Rasbora heteromorpha is just an additional example of nature’s versatility in colour design. The silvery forepart of the body graduates into a rose pink as it nears the centre, which then carries correct via to suffuse most of the tail. The dark marking, shown in the illustration above, from which it gets the well-liked name of harlequin, forms a triangle from the tail, ending in a curve over the spot where the pink and silver combine.
The sex could be determined in a fully developed fish by a golden line running along the top edge of the dark triangle. This is much better coloured and much more pronounced in the male. A further indication is the fuller belly of the female near breeding time.
Feeding on prepared foods keeps the harlequin in reasonable condition, but live foods should be given as frequently as feasible to maintain them in the greatest feasible condition.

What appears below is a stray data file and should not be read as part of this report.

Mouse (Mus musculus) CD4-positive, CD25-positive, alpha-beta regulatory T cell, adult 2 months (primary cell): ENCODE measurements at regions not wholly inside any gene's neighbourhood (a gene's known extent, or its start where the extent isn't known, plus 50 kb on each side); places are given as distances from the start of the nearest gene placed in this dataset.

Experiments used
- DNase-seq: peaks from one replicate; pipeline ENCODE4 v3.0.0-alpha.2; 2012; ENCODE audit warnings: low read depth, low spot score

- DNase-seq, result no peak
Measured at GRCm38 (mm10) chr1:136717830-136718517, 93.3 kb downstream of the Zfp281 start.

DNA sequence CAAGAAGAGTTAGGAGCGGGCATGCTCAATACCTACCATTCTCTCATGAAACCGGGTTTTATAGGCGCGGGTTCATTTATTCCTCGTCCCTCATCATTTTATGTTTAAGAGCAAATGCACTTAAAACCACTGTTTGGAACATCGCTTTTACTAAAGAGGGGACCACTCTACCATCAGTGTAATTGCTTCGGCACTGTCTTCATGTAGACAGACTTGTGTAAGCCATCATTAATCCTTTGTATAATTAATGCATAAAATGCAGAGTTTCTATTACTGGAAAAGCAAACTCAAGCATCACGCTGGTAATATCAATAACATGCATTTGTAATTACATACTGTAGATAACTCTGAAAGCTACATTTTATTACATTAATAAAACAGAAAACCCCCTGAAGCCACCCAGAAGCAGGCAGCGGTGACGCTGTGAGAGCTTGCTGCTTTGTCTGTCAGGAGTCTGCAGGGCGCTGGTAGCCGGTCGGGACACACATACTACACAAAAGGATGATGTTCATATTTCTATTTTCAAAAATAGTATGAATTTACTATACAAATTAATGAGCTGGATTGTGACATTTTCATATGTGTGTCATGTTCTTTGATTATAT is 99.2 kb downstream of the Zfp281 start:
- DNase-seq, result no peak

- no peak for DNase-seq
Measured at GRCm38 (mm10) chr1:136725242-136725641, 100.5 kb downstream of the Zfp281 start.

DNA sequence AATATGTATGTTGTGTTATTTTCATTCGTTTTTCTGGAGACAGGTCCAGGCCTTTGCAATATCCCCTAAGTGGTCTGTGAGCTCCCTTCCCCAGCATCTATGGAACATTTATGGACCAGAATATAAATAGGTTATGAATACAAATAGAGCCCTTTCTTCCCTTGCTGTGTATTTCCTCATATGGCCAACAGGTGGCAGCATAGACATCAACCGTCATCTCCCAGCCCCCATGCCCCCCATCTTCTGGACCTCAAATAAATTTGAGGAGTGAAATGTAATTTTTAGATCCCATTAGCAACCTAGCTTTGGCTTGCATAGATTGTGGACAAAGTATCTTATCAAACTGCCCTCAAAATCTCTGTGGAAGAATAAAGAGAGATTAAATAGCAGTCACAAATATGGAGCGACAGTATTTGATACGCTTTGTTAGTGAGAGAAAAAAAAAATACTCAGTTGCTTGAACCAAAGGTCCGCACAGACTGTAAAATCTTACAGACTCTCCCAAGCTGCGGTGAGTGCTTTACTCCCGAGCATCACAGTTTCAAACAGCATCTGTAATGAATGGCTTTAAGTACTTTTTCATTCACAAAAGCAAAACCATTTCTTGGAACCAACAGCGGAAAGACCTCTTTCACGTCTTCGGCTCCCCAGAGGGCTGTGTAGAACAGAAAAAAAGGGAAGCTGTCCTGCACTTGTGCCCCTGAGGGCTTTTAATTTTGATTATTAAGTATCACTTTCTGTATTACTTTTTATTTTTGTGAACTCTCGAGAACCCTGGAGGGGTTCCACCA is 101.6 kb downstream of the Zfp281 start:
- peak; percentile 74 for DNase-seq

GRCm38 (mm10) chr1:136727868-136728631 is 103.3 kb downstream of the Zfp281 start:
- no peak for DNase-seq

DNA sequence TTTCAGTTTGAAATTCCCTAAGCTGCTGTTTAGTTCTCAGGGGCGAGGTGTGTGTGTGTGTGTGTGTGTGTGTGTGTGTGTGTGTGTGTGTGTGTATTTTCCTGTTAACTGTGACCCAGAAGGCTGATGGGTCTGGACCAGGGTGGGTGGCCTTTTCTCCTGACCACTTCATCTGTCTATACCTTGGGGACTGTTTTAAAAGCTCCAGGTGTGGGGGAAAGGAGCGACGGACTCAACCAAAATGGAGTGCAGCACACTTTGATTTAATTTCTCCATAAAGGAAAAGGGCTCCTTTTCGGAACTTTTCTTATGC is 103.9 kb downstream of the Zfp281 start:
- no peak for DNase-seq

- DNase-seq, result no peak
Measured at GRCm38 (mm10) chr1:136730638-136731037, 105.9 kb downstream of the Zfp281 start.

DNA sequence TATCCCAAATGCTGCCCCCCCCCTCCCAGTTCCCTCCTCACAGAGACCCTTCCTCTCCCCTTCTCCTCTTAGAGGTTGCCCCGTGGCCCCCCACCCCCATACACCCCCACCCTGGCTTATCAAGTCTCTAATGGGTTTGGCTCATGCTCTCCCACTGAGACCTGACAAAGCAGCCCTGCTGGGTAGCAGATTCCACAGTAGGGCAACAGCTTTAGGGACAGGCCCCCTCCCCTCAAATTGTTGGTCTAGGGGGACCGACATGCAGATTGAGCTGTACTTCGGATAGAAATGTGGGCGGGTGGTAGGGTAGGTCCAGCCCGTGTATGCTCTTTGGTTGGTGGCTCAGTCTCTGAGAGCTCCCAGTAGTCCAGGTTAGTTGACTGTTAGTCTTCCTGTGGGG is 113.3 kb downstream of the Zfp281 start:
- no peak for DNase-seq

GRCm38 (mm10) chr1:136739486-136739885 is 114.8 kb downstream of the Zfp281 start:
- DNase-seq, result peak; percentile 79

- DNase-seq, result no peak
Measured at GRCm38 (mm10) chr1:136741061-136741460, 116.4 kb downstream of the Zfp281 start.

Breeding this species is very challenging; even the specialists have not really mastered the method. The unknown quantity has yet to be discovered. The technique as far as recognized is as follows. The temperature should be between 78° and 82° F, and old slightly acid water should be utilized in an aquarium containing broad-leafed plants like Sagittaria gigantea or the larger Cryptocorynes. Courtship should commence within a day or two after the fish are introduced. The female will take up an inverted position, touching her belly on the underside of the leaves. Presently the male will join her, clasping her by curving his body around hers. During this embrace, one or two eggs are discharged on to the leaf, the female remaining in the inverted position.
The action is continued for about two hours and during this period somewhere between 30 and 80 eggs should be laid on the leaves of the plants. The eggs will hatch approximately 18 hours later supplied that the water is kept at a temperature of 80° F.